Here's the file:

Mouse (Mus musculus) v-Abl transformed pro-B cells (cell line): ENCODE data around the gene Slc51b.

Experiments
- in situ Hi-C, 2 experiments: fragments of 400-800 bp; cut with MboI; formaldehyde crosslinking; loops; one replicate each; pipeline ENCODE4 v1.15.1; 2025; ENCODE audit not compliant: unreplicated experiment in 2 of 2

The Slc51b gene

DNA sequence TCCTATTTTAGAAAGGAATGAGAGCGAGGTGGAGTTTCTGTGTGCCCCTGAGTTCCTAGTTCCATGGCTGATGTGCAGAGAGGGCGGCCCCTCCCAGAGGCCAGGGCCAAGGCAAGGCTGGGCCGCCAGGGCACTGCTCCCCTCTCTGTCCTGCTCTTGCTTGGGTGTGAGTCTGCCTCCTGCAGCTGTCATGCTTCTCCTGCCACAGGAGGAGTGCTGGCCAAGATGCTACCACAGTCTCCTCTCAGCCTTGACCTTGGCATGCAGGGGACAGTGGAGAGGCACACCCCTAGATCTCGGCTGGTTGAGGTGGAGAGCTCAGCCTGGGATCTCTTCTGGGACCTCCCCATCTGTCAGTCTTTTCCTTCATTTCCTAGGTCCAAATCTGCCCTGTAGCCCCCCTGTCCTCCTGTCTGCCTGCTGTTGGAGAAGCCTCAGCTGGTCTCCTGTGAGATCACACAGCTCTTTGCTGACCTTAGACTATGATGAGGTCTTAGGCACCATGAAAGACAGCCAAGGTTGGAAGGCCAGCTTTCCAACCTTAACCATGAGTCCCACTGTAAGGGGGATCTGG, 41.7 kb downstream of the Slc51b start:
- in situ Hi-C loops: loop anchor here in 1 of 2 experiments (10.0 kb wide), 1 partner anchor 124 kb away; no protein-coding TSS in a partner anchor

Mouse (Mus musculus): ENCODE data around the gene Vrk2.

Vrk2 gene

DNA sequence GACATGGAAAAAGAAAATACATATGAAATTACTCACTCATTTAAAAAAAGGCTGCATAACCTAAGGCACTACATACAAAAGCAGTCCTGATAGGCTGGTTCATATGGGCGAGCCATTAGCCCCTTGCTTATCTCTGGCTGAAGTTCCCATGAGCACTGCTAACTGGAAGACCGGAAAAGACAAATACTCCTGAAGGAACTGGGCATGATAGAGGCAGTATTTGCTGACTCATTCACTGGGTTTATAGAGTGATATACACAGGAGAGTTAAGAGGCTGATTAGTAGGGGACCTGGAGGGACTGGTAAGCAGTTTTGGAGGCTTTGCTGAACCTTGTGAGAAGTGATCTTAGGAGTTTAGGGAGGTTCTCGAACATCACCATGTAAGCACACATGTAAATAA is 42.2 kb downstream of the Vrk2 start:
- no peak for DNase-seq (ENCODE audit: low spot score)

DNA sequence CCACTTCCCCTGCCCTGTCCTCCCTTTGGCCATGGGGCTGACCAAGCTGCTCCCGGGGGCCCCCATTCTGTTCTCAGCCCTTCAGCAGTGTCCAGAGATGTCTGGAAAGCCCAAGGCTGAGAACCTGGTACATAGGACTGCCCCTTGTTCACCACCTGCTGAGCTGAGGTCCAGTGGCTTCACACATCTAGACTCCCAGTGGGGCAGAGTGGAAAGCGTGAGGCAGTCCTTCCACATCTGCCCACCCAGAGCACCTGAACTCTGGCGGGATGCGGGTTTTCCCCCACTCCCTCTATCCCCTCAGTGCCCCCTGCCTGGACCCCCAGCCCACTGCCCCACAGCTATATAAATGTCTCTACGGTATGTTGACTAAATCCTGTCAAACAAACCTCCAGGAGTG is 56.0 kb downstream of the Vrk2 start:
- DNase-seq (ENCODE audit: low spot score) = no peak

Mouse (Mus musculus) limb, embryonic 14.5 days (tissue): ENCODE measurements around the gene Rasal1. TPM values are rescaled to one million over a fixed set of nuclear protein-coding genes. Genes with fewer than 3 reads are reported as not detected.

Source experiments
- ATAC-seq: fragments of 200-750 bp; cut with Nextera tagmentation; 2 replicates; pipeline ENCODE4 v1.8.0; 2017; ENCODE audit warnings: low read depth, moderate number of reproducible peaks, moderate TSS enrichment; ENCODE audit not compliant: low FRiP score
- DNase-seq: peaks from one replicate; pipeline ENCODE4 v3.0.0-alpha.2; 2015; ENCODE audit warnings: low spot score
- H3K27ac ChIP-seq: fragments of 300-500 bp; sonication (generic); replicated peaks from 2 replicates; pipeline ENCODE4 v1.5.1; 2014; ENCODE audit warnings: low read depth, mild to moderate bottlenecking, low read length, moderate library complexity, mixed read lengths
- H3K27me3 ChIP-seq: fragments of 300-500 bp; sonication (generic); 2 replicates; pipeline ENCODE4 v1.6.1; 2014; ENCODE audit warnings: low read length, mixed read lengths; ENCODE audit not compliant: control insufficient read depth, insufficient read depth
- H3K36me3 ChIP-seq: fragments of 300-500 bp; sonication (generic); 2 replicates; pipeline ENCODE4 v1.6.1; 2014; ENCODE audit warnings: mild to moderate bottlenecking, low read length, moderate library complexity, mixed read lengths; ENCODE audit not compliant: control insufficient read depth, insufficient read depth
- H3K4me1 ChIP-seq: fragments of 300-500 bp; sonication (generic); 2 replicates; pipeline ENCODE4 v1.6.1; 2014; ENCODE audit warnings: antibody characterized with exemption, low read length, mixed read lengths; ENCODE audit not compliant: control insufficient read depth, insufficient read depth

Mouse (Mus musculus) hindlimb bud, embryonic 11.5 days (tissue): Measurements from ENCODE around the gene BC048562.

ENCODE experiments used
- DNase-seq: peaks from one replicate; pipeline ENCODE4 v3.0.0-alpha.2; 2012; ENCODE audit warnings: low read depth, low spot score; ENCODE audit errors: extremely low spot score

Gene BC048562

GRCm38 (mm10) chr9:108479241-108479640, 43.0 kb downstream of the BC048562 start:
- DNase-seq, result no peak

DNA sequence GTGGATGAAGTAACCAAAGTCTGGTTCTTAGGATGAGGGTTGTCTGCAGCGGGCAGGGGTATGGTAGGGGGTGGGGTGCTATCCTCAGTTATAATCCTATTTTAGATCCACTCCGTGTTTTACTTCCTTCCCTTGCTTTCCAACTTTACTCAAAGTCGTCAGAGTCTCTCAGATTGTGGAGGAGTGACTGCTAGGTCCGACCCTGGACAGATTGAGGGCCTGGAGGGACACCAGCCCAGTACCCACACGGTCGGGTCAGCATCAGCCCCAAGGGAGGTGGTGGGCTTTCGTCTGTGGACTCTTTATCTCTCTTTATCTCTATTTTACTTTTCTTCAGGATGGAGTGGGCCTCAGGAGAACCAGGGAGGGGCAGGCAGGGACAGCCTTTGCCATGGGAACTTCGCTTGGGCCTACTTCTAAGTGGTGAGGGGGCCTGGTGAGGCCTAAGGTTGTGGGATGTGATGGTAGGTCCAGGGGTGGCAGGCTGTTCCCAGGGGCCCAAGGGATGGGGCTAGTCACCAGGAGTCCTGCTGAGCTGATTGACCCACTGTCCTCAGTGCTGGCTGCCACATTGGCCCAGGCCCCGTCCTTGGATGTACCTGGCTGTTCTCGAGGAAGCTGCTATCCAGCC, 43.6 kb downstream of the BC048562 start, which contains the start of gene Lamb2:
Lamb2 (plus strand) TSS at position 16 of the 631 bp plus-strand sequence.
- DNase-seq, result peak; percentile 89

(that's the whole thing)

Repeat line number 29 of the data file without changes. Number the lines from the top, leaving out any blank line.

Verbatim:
- DNase-seq, result peak; percentile 89